• Cllr Price - The Chairman - states that there was a series of issues, which had influenced him and the majority of Members to refuse, but which are not cited in the decision notice: see his reference to standard reasons for refusal relating to (1) impact on neighbouring residential property; (2) overshadowing; (3) access; and (4) loss of trees. After the decision to refuse Members were evidently persuaded that these matters should not be cited as reasons and they were not -but they clearly had contributed to the decision to refuse. A clear demonstration of how unreasonable the decision was. Most of those matters are now addressed in the Statement of Common Ground - agreed not to be matters in issue.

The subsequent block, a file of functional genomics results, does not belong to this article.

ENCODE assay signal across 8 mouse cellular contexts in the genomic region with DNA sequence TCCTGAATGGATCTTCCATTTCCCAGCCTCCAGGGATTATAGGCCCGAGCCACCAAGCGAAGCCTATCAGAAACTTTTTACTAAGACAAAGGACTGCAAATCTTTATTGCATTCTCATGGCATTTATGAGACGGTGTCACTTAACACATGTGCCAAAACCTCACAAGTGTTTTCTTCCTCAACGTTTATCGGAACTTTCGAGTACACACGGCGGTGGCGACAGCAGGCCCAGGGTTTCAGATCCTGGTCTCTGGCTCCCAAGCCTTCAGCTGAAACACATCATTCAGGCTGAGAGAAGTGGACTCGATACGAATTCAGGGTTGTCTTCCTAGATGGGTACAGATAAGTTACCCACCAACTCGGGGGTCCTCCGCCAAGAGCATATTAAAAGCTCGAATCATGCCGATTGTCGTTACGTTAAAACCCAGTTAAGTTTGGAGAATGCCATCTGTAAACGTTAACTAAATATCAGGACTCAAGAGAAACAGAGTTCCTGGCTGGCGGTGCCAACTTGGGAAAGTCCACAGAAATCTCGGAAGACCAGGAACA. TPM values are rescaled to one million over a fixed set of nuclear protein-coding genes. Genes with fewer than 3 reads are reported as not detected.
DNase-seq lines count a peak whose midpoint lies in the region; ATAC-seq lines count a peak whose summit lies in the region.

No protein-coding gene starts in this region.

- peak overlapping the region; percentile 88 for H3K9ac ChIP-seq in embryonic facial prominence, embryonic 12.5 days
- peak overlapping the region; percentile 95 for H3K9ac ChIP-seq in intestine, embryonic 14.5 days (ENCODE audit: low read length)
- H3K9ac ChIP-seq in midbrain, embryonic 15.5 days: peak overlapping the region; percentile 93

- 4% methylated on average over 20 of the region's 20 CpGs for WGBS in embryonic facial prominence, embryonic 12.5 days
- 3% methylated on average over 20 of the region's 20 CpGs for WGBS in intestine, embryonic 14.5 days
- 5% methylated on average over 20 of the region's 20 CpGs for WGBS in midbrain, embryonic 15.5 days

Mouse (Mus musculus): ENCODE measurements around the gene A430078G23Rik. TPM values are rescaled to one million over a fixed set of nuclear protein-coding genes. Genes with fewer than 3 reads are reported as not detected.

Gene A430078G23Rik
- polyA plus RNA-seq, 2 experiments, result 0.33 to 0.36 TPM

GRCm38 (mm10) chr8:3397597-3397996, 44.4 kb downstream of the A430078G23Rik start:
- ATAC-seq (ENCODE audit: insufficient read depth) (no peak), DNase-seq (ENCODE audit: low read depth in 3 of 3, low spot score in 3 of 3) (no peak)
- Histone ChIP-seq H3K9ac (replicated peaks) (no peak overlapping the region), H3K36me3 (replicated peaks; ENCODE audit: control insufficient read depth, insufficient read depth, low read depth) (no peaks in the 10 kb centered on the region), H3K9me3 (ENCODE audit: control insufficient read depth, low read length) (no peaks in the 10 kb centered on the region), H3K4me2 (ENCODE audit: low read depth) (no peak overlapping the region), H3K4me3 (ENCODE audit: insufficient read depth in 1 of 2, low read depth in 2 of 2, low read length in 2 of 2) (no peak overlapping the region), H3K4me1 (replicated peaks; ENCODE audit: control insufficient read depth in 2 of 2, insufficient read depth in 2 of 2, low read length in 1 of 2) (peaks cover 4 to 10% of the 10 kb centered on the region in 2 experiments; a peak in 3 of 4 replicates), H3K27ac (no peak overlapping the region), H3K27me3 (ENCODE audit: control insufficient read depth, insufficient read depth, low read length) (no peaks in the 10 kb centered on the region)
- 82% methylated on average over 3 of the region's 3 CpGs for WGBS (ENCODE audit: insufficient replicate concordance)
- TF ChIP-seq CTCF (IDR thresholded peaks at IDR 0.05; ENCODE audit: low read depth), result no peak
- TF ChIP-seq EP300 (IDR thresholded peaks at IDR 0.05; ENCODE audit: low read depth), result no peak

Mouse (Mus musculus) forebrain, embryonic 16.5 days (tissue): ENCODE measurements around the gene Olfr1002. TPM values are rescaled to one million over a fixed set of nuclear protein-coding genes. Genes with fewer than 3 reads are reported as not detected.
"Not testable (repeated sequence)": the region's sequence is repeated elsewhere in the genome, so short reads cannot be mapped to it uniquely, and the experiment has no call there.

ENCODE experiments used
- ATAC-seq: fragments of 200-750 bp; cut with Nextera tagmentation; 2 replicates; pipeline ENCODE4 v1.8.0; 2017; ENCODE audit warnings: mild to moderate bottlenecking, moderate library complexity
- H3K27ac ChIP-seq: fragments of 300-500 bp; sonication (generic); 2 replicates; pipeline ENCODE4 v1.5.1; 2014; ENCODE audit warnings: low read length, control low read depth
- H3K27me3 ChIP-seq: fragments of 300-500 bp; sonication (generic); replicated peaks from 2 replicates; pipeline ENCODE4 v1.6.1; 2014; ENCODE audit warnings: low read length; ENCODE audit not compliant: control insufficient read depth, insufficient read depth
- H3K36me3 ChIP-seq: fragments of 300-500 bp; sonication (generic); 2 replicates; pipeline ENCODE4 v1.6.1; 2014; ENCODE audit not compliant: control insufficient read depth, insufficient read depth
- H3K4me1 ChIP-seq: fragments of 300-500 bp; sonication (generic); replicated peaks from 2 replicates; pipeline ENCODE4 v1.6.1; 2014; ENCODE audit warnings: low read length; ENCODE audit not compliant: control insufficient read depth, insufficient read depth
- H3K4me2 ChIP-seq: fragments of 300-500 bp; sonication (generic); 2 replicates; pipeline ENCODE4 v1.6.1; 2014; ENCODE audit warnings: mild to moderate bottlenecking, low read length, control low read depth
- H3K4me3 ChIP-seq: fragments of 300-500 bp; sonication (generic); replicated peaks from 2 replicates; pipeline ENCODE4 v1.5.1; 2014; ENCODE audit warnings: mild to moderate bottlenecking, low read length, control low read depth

• Density - RC stated in her proof that the high density made a "significant contribution" to Members' concerns about the development. Cllr Price stated that Members were unanimous in concluding that the development was over intensive and in excess of Government recommendations. PM explained that Members appeared to conclude that the development conflicted with a PPG3 ceiling of 50 DPH as had been urged by the local residents. Yet density is not specifically cited as a reason for refusal, which, we know, is because Mr Everleigh urged Members not to rely upon it knowing, no doubt, that it would be impossible to win on a density issue per se. Thus although the first reason cites EN1(2), which refers specifically to density amongst other issues, that first reason does not specify density as an issue, although it does specify a whole series of issues (scale, massing, roofscape, form, spatial characteristics, elevational treatment and building lines). If density was to be part of the reason it should have been spelt out. Further EN1(1), which refers to density, is not cited nor is Structure Plan ENV16. Again, therefore, the real reason for refusing planning permission - or at least a major reason for refusing - is not actually specified in the decision. This demonstrates what an unreasonable decision it was.